Dream World was a optional stop in our itinerary, as distances meant that it wasn't at all clear that we'd have time in our day for anything other than Wonderla. Fortunately (or otherwise) drive times in southern India are a lot faster than in the north, allowing us to call in and ride Dream Splash (#2030). We didn't get to see this ride operating before boarding it ourselves, as the operators would only dispatch it full. However, the level of wetness was obvious from the large scoop attached to the front of the six person car. As expected the impact with the water was beyond drenching, leaving us dripping wet and making me sincerely regret my misplaced bravado in choosing not to wear a poncho. We rode the Skytrain monorail for some overview photographs before heading for the exit.
Silver Storm Water Theme Park
2nd March 2014
Video footage on the Internet suggested that the last park of this trip might be home to a Water Chute, and it is fair to say that neither of us were terribly enthusiastic about this prospect after what we'd been through in the previous hour. Fortunately, the machine in question turned out to be a boat ride with a splashdown element, a small mercy. We also failed to find the expected Dragon Coaster, which management told us had been removed two years earlier. Instead, we discovered something completely unexpected.
To describe the appearance of Loop Roller Coaster (#2031) as terrifying does an injustice to the word. There is a gap of about a foot between the single four person car and the loading platform. The seats are equipped with over the shoulder restraints, individual seat belts, and lap bars – and as an extra layer of protection, a secondary seatbelt is stretched across each row. There is plenty of soft padding, but there are also a number of sharp edges ready to catch out the unsuspecting rider.
The experience begins with the car being towed slowly to the top of the forward spike by a catch car mechanism. The seating position is tilted slightly back, meaning that the climb feels almost vertical, but the feeling of excitement intended by the designers was, for this enthusiast, entirely eclipsed by the dread at just how much this was probably going to hurt. The release and initial drop were fine, giving a nice pop of airtime and a brief feeling of relief. However, as the car rolled backwards through the station it was flung sideways with violence, throwing me into the nearest sharp object, what I believe to have been an exposed bolt on the back left of the headrest. Riders who don’t suffer from Tourette's Syndrome will quickly develop it as the car crashes through the loop and up the rear spike, before returning with somewhat less finesse than a shopping trolley with a missing wheel being pushed over cobblestones during an earthquake.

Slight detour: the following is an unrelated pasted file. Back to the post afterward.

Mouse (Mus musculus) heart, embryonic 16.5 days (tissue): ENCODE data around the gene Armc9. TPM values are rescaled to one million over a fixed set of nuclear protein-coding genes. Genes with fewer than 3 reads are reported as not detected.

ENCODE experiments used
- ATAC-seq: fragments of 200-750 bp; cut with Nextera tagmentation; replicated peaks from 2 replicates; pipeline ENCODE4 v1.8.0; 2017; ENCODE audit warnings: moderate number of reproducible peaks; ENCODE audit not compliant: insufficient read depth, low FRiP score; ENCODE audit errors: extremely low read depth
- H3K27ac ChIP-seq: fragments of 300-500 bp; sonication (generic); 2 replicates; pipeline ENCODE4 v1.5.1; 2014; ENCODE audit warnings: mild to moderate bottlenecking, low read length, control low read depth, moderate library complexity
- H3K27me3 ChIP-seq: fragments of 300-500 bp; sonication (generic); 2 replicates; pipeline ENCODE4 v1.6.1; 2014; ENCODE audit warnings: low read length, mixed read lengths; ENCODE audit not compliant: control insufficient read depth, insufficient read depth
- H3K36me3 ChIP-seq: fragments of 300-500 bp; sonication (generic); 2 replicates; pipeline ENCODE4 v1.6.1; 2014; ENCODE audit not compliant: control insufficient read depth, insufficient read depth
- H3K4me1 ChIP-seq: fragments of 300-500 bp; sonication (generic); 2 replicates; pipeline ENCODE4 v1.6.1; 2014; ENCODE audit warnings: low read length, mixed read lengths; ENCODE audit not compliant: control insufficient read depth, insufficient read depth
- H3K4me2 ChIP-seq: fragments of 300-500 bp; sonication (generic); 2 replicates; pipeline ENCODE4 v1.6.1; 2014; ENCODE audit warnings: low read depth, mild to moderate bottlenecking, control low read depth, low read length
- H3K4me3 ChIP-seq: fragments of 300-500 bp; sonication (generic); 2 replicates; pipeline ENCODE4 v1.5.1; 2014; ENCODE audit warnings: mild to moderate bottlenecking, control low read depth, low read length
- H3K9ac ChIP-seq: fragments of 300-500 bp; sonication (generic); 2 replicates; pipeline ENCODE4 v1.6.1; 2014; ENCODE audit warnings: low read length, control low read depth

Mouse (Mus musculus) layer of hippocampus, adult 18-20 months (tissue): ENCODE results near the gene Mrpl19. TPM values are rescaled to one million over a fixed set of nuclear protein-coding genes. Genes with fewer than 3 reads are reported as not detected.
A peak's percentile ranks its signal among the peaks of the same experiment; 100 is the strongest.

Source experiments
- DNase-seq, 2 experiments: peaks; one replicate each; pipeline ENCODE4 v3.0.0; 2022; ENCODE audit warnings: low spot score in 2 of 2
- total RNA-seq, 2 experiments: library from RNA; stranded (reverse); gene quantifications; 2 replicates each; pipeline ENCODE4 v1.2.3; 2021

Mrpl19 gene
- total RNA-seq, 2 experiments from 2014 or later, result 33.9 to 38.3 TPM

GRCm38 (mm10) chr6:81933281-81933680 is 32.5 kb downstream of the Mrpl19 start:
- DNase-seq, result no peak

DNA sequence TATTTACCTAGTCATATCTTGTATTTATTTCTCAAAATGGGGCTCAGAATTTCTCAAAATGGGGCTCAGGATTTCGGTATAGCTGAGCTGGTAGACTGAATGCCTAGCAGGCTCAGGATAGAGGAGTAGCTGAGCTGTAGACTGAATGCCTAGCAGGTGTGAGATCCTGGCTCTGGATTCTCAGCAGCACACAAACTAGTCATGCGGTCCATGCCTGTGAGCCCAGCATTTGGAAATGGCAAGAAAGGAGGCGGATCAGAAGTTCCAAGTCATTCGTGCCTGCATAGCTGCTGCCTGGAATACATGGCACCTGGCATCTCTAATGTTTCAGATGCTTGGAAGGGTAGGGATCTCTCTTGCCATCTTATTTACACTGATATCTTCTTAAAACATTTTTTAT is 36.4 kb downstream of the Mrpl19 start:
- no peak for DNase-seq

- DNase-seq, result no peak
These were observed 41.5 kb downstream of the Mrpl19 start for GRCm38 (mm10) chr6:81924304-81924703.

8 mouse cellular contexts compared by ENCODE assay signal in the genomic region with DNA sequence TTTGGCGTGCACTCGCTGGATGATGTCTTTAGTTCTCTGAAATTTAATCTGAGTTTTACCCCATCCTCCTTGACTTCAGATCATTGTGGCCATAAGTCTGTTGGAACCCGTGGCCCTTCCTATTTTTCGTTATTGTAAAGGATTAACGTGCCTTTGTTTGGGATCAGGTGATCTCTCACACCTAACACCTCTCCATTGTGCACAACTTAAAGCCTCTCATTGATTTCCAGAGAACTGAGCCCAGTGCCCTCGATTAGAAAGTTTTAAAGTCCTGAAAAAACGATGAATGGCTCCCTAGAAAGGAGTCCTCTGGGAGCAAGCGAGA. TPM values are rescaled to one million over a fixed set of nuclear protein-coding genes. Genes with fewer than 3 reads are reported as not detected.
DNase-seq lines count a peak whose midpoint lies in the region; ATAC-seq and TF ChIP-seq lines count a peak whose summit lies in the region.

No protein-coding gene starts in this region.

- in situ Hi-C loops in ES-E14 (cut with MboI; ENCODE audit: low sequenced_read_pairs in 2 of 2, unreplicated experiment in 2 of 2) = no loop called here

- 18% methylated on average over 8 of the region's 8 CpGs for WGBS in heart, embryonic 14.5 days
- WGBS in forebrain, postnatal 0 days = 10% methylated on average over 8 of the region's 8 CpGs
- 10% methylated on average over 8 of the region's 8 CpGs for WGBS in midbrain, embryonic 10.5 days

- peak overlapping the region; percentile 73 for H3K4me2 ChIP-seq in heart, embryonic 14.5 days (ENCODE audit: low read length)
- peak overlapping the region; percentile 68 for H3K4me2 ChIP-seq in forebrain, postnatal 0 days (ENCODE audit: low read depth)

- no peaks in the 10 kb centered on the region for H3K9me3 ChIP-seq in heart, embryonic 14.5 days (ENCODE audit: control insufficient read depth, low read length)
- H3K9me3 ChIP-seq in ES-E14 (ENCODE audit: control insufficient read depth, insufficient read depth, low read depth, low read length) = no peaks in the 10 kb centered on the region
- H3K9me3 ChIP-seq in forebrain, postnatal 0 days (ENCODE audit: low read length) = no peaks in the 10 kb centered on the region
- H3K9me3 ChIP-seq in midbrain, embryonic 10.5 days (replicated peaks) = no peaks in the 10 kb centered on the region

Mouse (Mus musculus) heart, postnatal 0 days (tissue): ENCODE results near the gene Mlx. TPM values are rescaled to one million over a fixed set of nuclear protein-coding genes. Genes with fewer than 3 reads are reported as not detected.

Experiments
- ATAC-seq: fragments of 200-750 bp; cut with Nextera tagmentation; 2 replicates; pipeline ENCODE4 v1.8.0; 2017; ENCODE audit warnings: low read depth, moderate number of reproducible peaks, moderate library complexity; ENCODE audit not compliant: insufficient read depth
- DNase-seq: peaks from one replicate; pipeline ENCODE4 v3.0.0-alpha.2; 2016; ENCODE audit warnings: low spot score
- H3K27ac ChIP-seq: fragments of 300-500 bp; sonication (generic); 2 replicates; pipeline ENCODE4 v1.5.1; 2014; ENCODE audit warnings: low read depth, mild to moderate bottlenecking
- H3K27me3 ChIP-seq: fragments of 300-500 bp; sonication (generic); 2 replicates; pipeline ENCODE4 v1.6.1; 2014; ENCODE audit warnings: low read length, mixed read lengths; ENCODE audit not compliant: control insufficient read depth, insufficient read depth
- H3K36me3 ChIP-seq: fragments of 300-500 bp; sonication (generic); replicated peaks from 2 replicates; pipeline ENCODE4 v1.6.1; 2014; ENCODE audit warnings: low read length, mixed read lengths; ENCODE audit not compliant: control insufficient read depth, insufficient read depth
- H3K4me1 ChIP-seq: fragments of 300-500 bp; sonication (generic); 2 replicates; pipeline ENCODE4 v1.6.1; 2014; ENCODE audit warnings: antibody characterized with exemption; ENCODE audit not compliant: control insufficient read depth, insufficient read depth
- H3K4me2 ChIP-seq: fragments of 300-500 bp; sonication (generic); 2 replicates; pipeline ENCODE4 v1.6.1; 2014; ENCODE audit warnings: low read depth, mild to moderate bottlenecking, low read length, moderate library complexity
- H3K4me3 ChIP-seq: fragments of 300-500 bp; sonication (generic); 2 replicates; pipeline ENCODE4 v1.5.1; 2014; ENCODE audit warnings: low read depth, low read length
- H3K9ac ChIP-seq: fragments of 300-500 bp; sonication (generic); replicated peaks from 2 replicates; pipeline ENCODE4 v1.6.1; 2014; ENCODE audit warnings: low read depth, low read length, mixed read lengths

The station has a braking mechanism to slow the car, but it wasn’t functional for my visit, and thus the car rolled back and forth for at least a minute, shaking and shuddering as it went, before it was had finally lost enough energy to allow the operators to stop it by hand. A few hours after riding I had a lump the size of a cherry where the headrest had hit me, and it took a few days for it to completely subside.
The only other ride we tried was the Sky Jet monorail with brightly coloured individual cars. From here we could see that the park was well themed, with a particularly nice looking water play area for children and a large green dragon grinning happily over two of the walkways.